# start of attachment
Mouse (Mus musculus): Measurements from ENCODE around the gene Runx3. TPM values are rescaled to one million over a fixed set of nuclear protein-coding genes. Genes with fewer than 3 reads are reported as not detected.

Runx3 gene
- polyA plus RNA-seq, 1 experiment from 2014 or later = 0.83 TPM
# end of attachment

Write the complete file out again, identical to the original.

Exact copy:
Mouse (Mus musculus): Measurements from ENCODE around the gene Runx3. TPM values are rescaled to one million over a fixed set of nuclear protein-coding genes. Genes with fewer than 3 reads are reported as not detected.

Runx3 gene
- polyA plus RNA-seq, 1 experiment from 2014 or later = 0.83 TPM